Charities lose hundreds of thousands of pounds because clothes banks keep being stolen

Charities have lost hundred of thousands of pounds worth of donations because people keep stealing clothes banks from car parks, an investigation has found.

According to the Textile Recycling Association, up to 20 charity clothes banks a week have gone missing in the last year from car parks across England, Wales and Northern Ireland.

Some have been rebranded with a different charity logo and placed at sites without permission, the TRA says.

The Charity Commission has now launched an investigation after it was estimated the stolen clothes banks could have cost charities nearly £370,000.

There are around 15,000 clothing banks throughout the whole of the UK, often placed at supermarket car parks and recycling sites.

Some are run by charities such as The Salvation Army, Oxfam and the British Heart Foundation themselves, but others are operated by private recycling companies who give a donation to charities – on average £250 for every tonne of clothes collected.

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Around £75,000,000 was given to charities and local authorities last year.

The TRA, which represents the sector, says charities receive on average £70 worth of donations a week from each bank and it can take between six to eight weeks to replace them.

In some cases, the recycling companies are not replacing the banks at all, so the charities will lose out permanently.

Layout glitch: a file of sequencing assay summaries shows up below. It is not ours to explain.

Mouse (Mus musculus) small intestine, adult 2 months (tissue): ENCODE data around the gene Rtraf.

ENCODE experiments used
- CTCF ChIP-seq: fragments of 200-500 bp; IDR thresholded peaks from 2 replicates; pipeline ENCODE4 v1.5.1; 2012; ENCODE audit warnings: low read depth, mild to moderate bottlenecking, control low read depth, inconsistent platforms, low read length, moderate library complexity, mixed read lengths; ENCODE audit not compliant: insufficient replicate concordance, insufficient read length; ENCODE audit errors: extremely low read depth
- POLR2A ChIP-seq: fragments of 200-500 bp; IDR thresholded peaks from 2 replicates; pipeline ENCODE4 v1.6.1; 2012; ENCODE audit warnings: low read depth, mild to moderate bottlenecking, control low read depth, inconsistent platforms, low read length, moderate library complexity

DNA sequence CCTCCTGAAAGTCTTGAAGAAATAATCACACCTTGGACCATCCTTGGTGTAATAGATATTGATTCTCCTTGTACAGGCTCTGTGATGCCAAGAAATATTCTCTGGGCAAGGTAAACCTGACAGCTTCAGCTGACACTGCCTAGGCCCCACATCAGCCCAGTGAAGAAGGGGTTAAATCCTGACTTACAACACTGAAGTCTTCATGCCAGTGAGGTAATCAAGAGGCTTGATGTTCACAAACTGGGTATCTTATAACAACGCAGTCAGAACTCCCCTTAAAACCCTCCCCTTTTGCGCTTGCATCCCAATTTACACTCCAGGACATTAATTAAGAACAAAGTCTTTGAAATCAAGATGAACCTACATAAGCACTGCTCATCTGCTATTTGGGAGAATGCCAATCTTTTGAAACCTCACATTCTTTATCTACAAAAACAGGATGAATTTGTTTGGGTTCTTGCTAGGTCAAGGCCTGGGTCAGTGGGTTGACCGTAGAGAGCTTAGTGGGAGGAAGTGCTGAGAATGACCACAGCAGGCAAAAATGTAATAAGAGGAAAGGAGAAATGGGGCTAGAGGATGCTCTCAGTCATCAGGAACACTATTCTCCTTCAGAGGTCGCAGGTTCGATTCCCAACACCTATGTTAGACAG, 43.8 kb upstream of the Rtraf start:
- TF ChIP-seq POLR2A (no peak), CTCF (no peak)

Recycling Solutions North West, based in Heywood in Greater Manchester, donates between £5,000 and £6,000 a month to a charity which helps critically ill babies and children.

Last month, 12 of its clothing banks were taken from sites across Greater Manchester.

One of the directors, James Cook, is passionate about the charity after his son Dexter, who had an undiagnosed heart condition, died when he was only 13 months old.

He told the : ‘I just can’t understand why any individual would go out and take the clothing banks.

‘The families, they’re relying on that charity to carry out a service for their child. It is a lifesaving service.

‘I do like to see the target go up every month, I like to see the money climb and I’m going to see it drop next month and that will hurt.’

The TRA say the cost of replacing a bank can be up to £1,500 and the total bill to its members could be as much as £1million

President Ian Woods said the loss of the banks was ‘depriving members of the public from a service intended for them to recycle textiles and, more importantly, depriving charities and local authorities nationwide of revenue streams which are vitally important for the services they deliver’.

He added: ‘We are appealing to the police and other government agencies to join us in the campaign to clamp down on all forms of illegal activity connected to textile recycling.’

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